In principle, foreign judges can be hired or not, but under the "one country, two systems" principle, the central government authorizes Hong Kong to appoint foreign judges to safeguard the city's common law status and international law exchanges, which is a good-intentioned arrangement of institutional openness and cooperation, Tian Feilong, an associate professor at the Law Faculty of the Beihang University in Beijing and member of the Chinese Association of Hong Kong and Macao Studies, told the Global Times on Thursday.
"The legal status of foreign judges and their appointment only belong to China's internal affairs under the 'one country, two systems' and has nothing to do with foreign governments," Tian said.
Legal experts in both Hong Kong and the mainland said there's no need to worry about the vacancy of the NPJs as the HKSAR Basic Law does not stipulate that those foreign judges must be hired from the UK, especially when the British government has been following the US in confronting China over its Hong Kong affairs in recent years.
"The fundamental reason that the UK withdrew its judges is to fight a new 'Cold War' together with the US against China," Tian said, noting that this offers a good opportunity for Hong Kong's legal system to make further adjustments by selecting more qualified judges from other common law jurisdictions, which are friendly with China.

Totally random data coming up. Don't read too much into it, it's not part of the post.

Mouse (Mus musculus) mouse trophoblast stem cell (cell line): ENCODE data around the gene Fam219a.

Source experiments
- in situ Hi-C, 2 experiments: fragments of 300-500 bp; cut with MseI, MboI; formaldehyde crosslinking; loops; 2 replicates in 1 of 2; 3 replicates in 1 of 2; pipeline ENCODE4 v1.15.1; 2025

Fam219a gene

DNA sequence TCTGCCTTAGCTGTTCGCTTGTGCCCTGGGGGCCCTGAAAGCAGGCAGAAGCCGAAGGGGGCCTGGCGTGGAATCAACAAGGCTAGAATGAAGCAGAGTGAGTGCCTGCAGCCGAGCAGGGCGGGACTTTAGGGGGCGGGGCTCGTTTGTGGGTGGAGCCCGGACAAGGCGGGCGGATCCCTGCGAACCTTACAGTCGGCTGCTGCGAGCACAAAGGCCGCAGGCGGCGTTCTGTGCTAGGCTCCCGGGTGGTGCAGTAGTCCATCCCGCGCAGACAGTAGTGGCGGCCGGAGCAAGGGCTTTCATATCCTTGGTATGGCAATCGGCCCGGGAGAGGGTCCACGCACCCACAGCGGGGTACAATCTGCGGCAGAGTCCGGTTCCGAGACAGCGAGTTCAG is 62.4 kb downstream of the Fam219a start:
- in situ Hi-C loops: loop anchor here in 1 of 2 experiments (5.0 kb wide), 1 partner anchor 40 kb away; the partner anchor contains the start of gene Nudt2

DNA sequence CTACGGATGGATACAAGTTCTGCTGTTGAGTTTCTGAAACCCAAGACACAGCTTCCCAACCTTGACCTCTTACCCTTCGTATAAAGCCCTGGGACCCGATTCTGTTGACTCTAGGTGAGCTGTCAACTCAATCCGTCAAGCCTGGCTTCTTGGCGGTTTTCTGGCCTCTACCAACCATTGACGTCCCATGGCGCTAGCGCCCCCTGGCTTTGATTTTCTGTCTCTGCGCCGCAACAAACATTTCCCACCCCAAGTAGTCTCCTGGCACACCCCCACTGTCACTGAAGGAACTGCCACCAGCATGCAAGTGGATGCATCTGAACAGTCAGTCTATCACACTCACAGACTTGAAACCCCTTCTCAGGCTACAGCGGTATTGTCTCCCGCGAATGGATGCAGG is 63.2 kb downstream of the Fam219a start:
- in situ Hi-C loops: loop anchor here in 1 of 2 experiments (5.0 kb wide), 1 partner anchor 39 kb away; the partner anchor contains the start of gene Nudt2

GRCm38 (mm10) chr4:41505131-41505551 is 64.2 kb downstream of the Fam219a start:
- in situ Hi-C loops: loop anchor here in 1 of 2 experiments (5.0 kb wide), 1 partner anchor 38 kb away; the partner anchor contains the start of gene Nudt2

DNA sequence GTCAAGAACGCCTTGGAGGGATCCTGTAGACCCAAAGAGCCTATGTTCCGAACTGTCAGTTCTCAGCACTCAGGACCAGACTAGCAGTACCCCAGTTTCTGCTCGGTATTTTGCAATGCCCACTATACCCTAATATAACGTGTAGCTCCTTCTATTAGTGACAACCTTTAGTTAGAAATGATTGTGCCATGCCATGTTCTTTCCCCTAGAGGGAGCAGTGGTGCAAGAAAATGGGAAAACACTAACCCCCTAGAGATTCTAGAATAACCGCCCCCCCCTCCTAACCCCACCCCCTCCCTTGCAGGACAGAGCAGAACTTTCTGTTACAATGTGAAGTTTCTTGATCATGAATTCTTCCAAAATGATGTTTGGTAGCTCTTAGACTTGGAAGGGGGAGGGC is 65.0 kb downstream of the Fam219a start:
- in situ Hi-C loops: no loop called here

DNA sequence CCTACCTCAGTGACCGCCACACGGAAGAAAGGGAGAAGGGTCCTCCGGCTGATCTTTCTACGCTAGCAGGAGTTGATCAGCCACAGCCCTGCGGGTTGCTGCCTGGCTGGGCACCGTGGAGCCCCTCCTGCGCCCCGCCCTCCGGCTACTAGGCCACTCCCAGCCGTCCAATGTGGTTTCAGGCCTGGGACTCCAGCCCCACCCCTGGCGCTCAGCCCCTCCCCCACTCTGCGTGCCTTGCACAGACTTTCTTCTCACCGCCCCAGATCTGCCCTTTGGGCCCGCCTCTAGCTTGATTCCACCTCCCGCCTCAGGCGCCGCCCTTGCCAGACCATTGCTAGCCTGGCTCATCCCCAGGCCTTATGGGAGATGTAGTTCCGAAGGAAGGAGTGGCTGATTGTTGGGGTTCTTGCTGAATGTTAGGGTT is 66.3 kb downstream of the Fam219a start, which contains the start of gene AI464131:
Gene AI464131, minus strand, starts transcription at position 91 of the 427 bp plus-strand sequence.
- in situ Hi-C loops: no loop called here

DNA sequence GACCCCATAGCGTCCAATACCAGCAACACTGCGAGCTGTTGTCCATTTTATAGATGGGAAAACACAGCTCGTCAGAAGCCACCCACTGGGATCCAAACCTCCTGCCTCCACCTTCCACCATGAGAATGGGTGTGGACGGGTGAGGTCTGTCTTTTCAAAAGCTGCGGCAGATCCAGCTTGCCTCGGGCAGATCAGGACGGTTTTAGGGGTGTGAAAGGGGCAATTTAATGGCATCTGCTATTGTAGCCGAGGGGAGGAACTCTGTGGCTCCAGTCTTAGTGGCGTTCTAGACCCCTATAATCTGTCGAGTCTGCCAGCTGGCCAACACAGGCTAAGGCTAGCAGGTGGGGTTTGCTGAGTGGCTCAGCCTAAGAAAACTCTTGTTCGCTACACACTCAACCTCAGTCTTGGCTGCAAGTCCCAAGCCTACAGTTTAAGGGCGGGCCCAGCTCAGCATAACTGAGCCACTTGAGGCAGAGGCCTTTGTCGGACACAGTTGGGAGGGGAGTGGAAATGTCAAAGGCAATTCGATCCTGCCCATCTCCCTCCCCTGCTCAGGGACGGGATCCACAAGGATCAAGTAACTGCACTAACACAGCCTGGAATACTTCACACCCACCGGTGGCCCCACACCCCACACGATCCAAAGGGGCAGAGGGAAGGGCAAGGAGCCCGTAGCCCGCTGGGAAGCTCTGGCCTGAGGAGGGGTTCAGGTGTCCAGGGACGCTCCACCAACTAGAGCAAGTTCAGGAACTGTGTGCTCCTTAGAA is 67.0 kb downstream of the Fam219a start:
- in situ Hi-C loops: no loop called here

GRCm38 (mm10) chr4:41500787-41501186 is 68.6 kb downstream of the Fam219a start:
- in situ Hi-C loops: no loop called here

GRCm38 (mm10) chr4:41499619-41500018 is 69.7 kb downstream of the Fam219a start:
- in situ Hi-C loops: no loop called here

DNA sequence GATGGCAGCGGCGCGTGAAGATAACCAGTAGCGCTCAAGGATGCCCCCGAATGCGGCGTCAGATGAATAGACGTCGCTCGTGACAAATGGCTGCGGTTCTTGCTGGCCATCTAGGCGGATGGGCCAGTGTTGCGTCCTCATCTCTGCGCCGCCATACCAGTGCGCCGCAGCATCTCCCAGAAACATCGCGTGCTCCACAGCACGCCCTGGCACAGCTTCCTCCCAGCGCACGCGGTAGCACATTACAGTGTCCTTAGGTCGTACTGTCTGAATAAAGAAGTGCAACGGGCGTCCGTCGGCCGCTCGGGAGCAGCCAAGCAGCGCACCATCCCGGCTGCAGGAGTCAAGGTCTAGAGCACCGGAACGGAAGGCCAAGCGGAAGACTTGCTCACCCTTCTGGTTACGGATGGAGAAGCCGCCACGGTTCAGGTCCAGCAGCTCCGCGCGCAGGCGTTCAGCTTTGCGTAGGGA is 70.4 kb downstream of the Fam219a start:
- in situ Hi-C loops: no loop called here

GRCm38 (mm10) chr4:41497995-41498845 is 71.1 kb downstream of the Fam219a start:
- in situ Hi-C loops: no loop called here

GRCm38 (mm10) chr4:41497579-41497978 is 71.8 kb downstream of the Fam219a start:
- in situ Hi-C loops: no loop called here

This is also a landmark event for Hong Kong's judicial independence and for it to get rid of some colonial imprint, the expert said.
Currently, there are 10 NPJs on the city's top court, according to its official website. Some foreign judges from Australia such as Murray Gleeson, William Gummow and Robert French were quoted by local media as saying they won't quit and will continue supporting the Hong Kong Court of Final Appeal judge's commitment to the judicial independence.
Tong believes that future appointment of foreign judges will consider factors such as if the country where the judges are from holds hostile attitude toward China and its HKSAR.
"It's very disappointing that these two British judges easily abandoned their professionalism under political pressure, which also serves as a reminder for us that those foreign judges may not uphold legal standards as they easily yielded to their own national interests," Tong said.